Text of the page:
leader or a system: Jinnah's legacy has been followed.

It should be a debate whether a leader is important or the system. Unfortunately, developing countries like Pakistan promote the concept that a leader is more important than a system. Jinnah’s naval A.D.C, Lieutenant Ahmed told, “I remember one story of his (Jinnah) visit to the Jakko Hills in Simla, where he went for a walk with some peanuts in his pockets. He threw them to the monkeys that dwell there, and was surprised to see that none of them moved-there was no mad rush for the nuts. Then a big, fat old monkey climbed down from a tree and went towards the peanuts. All the chattering of the monkeys ceased: they made way for their leader, and would not eat until he had eaten. When Mr. Jinnah had finished this story, he said ‘you see, even monkey have discipline” (Bolitho 1954)

Some might think that it was great interpretation by Jinnah what he observed without appreciating that it is not a healthy approach for a process of state building. Not only is it Jinnah but most of Muslim leaders are of this tendency, where they wish to have absolute power either in the name of religion or discipline. Muslim political parties’ concept of ‘Khalafat’ falls within the category where they wish to gain an absolute power. Muslim Rulers believe in blind and unwarranted power without believing in developing system which can control behavior of all citizens irrespective of their position and status in a state. They all want followers like ‘monkey’ who accept their behavior without questioning.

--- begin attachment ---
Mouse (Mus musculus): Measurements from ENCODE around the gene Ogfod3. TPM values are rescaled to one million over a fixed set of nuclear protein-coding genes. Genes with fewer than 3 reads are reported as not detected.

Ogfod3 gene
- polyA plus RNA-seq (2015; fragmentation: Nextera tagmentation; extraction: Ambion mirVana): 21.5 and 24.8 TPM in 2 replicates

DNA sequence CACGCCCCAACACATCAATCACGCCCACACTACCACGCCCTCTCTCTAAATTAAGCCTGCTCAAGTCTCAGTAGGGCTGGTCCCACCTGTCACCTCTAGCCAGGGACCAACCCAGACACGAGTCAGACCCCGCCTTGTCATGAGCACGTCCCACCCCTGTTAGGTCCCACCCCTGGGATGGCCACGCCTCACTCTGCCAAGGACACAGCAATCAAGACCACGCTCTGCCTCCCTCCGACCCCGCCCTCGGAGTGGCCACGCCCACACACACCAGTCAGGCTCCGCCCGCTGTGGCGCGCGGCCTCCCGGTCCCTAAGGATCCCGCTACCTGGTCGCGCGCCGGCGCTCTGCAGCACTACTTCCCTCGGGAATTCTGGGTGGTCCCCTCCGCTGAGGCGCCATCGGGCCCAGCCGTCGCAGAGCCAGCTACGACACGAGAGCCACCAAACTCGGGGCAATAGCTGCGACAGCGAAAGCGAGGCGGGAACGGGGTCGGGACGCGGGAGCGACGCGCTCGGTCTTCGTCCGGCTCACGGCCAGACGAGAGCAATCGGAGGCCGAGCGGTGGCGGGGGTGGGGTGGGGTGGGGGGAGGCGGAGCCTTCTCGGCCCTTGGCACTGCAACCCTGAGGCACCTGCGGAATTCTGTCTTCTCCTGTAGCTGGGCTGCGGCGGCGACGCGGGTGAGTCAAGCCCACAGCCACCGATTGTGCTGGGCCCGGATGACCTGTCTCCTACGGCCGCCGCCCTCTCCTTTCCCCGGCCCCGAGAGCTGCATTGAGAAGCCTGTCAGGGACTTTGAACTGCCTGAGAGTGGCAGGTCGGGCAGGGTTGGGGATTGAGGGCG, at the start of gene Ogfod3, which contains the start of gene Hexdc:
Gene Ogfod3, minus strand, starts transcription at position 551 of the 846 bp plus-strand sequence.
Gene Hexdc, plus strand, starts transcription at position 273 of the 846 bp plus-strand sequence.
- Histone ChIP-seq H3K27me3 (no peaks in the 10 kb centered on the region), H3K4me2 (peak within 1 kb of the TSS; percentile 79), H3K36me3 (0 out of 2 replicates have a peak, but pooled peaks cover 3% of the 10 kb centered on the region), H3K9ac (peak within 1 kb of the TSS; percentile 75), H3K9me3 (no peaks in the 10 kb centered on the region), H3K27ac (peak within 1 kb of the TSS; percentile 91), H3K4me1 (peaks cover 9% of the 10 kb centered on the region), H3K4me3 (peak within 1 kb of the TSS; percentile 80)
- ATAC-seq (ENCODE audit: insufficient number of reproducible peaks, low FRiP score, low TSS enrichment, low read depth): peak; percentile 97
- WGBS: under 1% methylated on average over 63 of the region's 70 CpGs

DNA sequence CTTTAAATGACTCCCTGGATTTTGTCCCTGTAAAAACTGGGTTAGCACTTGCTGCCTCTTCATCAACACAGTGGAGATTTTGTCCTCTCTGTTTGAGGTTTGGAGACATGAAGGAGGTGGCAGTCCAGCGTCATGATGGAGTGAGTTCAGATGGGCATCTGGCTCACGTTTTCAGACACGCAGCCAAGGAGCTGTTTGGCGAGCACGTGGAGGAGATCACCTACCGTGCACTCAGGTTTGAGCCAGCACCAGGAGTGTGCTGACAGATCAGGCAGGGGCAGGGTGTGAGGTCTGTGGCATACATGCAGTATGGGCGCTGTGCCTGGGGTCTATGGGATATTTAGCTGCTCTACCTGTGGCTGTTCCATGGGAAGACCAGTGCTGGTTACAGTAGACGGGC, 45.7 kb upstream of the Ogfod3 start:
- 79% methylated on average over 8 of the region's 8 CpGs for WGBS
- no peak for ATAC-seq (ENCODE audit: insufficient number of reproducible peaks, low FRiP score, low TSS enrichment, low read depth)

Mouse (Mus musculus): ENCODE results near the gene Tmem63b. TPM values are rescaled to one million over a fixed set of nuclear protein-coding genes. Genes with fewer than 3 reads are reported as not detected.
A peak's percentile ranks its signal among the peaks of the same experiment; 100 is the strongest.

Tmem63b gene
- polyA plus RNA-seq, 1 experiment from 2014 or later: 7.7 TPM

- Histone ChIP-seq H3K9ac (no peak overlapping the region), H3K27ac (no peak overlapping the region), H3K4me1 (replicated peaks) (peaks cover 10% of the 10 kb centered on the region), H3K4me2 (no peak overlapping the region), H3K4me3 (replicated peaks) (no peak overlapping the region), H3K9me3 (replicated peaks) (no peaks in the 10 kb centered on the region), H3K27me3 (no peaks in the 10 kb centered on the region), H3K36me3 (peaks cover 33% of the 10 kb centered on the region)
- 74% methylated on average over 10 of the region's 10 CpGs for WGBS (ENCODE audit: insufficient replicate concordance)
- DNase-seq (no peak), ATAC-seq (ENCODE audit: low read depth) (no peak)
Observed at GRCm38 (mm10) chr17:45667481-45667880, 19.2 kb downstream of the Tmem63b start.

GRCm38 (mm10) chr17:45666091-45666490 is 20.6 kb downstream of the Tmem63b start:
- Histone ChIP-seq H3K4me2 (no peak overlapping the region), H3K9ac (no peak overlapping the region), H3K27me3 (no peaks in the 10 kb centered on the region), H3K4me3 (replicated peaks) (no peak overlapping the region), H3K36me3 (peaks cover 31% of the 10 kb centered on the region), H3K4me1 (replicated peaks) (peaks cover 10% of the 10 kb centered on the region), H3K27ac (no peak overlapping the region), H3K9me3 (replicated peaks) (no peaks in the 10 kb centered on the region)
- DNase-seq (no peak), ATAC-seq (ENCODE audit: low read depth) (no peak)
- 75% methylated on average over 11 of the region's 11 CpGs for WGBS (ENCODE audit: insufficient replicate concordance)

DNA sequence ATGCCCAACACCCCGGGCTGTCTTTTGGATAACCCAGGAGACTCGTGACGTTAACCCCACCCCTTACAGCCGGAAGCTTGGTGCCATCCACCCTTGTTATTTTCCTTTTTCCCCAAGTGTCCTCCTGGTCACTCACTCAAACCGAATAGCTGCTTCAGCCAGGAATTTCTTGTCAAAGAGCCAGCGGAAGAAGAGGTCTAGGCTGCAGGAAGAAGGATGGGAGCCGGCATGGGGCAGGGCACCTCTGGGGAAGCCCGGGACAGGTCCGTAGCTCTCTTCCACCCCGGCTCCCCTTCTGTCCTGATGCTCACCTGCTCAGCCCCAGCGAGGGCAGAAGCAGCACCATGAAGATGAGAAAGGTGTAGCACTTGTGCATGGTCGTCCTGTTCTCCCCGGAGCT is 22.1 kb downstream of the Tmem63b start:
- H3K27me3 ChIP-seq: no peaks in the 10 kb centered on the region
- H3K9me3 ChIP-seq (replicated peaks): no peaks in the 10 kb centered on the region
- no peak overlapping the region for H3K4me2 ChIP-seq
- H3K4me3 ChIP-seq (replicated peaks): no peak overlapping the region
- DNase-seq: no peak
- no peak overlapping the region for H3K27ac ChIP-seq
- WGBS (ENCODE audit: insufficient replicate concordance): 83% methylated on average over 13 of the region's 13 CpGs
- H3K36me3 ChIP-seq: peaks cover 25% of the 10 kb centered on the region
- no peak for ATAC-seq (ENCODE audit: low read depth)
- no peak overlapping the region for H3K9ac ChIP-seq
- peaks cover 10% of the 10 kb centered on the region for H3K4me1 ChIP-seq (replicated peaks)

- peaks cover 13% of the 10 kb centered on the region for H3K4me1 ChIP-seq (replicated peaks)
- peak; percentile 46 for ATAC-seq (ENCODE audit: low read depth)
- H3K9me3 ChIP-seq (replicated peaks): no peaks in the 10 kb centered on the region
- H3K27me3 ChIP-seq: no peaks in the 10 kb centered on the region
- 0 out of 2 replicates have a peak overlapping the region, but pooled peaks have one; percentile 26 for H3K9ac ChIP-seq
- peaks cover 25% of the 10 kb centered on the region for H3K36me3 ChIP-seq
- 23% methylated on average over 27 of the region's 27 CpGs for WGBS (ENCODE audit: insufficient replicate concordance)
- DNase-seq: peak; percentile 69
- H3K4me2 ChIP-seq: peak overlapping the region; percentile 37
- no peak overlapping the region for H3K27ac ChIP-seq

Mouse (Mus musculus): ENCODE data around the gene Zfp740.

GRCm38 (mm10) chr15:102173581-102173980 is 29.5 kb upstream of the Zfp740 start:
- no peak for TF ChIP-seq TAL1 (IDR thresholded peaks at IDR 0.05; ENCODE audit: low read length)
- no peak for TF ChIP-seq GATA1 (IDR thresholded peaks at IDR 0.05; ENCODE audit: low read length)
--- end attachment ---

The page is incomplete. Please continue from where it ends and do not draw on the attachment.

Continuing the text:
The developed countries stress on the system and Muslim leaders emphasize on the leader. This is one of the reasons that democracy has not flourished in Muslim and developing countries. It would be interested to learn if Jinnah commented what would happen after the ‘monkey leader’ left. Had they made a queue or started to snatch nuts from each other?

Nations do not develop by blindly bowing their heads to leaders but by working with them in developing a system through deliberations and reasoning. And once decisions are made after deliberation, they are implanted and followed across the board. The pre-partition politics reveals Pakistani nation followed leaders and not the system. Jinnah was a stanch believer of one-man leadership, therefore, he took all powers in pre and post partition politics – he took the decision and others simply followed. From Jinnah to date leaders believe in one-man leadership but not a system, therefore, we reach to the stage, which is near to anarchy.

Nadeem Yousaf

20 August 2012


Bolitho, Hector (1954): Jinnah: Creator of Pakistan; John Murray Publications; London (pp 216)


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